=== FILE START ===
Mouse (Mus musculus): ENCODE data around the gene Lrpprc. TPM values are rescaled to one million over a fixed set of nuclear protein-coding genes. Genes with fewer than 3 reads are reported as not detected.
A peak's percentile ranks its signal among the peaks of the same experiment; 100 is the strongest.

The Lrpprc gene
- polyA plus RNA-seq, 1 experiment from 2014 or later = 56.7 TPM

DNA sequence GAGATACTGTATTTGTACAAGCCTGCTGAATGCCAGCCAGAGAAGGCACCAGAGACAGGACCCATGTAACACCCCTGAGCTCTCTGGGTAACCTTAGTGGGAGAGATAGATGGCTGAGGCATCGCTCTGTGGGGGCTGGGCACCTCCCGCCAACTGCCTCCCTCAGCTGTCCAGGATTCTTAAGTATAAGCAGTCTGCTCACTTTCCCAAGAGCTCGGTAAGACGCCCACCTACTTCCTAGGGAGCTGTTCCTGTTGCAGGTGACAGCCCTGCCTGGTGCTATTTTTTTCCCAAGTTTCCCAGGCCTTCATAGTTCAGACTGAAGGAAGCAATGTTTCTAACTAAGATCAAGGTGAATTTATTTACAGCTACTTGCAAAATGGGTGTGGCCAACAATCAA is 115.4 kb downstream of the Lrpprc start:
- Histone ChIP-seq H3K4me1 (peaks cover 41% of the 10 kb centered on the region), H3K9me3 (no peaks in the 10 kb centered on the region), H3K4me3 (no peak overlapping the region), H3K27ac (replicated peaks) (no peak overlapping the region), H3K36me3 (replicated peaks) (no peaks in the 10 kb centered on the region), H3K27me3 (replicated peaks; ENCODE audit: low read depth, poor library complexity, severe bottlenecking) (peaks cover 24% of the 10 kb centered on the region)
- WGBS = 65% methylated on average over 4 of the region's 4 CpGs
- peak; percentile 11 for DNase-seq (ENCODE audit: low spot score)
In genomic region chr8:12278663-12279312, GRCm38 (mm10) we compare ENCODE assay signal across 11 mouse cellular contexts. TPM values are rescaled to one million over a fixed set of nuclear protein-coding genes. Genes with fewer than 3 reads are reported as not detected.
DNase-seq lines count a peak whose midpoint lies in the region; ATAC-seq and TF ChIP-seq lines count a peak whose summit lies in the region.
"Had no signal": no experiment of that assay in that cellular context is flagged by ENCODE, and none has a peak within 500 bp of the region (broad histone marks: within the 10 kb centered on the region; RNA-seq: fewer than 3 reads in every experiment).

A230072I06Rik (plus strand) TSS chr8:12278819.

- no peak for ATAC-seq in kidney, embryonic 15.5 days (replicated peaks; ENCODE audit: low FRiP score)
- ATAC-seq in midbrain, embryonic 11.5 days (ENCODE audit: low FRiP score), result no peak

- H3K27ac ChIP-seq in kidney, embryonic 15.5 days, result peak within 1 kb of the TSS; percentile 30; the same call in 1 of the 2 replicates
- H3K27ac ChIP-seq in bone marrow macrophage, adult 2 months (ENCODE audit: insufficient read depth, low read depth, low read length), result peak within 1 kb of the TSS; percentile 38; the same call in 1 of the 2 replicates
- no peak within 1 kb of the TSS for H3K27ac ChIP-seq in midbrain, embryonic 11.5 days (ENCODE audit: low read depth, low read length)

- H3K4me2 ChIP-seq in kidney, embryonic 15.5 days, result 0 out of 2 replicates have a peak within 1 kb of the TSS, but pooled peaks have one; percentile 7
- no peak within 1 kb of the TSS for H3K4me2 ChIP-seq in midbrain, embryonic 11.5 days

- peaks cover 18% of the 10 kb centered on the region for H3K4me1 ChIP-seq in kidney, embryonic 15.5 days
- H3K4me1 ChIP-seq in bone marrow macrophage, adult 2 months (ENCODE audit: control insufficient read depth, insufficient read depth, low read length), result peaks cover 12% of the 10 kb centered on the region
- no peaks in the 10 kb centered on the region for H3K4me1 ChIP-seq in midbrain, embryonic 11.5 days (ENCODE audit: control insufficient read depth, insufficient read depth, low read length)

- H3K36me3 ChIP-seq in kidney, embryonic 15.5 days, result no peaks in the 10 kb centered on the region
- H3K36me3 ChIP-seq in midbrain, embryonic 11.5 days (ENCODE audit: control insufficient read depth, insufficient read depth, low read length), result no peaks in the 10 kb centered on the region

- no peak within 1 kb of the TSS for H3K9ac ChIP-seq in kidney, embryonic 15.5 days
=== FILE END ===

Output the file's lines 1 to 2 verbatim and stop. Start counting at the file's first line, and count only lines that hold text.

Mouse (Mus musculus): ENCODE data around the gene Lrpprc. TPM values are rescaled to one million over a fixed set of nuclear protein-coding genes. Genes with fewer than 3 reads are reported as not detected.
A peak's percentile ranks its signal among the peaks of the same experiment; 100 is the strongest.